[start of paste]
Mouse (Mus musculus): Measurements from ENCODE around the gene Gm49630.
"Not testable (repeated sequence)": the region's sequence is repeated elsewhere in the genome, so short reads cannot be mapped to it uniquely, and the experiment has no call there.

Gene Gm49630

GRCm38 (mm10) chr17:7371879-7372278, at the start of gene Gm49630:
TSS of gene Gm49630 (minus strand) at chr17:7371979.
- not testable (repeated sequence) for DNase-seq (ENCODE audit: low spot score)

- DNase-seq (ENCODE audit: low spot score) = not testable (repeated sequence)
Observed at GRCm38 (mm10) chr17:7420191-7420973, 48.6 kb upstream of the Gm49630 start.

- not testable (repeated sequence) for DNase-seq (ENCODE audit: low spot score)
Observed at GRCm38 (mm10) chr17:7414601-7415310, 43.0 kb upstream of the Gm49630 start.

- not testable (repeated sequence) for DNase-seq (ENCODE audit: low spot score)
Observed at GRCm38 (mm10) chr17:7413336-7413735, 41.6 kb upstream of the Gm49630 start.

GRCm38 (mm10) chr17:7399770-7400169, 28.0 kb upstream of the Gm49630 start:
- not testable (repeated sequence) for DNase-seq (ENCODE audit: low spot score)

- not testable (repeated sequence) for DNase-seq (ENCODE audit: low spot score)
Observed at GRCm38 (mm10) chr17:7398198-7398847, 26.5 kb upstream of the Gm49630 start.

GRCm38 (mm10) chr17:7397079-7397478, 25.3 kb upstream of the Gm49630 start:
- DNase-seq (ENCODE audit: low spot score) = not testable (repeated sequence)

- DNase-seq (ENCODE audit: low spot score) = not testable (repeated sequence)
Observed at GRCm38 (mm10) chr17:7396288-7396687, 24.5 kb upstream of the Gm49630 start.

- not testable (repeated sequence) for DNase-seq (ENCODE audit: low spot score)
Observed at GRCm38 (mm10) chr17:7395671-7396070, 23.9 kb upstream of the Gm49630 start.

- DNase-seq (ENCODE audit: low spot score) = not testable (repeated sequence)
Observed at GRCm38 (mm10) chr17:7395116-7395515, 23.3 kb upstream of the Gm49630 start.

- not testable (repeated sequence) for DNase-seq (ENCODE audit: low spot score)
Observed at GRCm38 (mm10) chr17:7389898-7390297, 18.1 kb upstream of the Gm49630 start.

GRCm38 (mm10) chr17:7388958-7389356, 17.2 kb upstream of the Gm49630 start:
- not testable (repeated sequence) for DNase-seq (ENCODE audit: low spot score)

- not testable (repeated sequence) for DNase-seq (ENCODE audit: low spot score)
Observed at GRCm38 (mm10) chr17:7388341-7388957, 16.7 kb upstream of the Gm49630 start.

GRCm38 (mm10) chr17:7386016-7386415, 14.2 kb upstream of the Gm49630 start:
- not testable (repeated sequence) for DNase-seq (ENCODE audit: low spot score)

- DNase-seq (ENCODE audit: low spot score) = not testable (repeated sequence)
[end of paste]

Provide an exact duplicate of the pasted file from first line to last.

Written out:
Mouse (Mus musculus): Measurements from ENCODE around the gene Gm49630.
"Not testable (repeated sequence)": the region's sequence is repeated elsewhere in the genome, so short reads cannot be mapped to it uniquely, and the experiment has no call there.

Gene Gm49630

GRCm38 (mm10) chr17:7371879-7372278, at the start of gene Gm49630:
TSS of gene Gm49630 (minus strand) at chr17:7371979.
- not testable (repeated sequence) for DNase-seq (ENCODE audit: low spot score)

- DNase-seq (ENCODE audit: low spot score) = not testable (repeated sequence)
Observed at GRCm38 (mm10) chr17:7420191-7420973, 48.6 kb upstream of the Gm49630 start.

- not testable (repeated sequence) for DNase-seq (ENCODE audit: low spot score)
Observed at GRCm38 (mm10) chr17:7414601-7415310, 43.0 kb upstream of the Gm49630 start.

- not testable (repeated sequence) for DNase-seq (ENCODE audit: low spot score)
Observed at GRCm38 (mm10) chr17:7413336-7413735, 41.6 kb upstream of the Gm49630 start.

GRCm38 (mm10) chr17:7399770-7400169, 28.0 kb upstream of the Gm49630 start:
- not testable (repeated sequence) for DNase-seq (ENCODE audit: low spot score)

- not testable (repeated sequence) for DNase-seq (ENCODE audit: low spot score)
Observed at GRCm38 (mm10) chr17:7398198-7398847, 26.5 kb upstream of the Gm49630 start.

GRCm38 (mm10) chr17:7397079-7397478, 25.3 kb upstream of the Gm49630 start:
- DNase-seq (ENCODE audit: low spot score) = not testable (repeated sequence)

- DNase-seq (ENCODE audit: low spot score) = not testable (repeated sequence)
Observed at GRCm38 (mm10) chr17:7396288-7396687, 24.5 kb upstream of the Gm49630 start.

- not testable (repeated sequence) for DNase-seq (ENCODE audit: low spot score)
Observed at GRCm38 (mm10) chr17:7395671-7396070, 23.9 kb upstream of the Gm49630 start.

- DNase-seq (ENCODE audit: low spot score) = not testable (repeated sequence)
Observed at GRCm38 (mm10) chr17:7395116-7395515, 23.3 kb upstream of the Gm49630 start.

- not testable (repeated sequence) for DNase-seq (ENCODE audit: low spot score)
Observed at GRCm38 (mm10) chr17:7389898-7390297, 18.1 kb upstream of the Gm49630 start.

GRCm38 (mm10) chr17:7388958-7389356, 17.2 kb upstream of the Gm49630 start:
- not testable (repeated sequence) for DNase-seq (ENCODE audit: low spot score)

- not testable (repeated sequence) for DNase-seq (ENCODE audit: low spot score)
Observed at GRCm38 (mm10) chr17:7388341-7388957, 16.7 kb upstream of the Gm49630 start.

GRCm38 (mm10) chr17:7386016-7386415, 14.2 kb upstream of the Gm49630 start:
- not testable (repeated sequence) for DNase-seq (ENCODE audit: low spot score)

- DNase-seq (ENCODE audit: low spot score) = not testable (repeated sequence)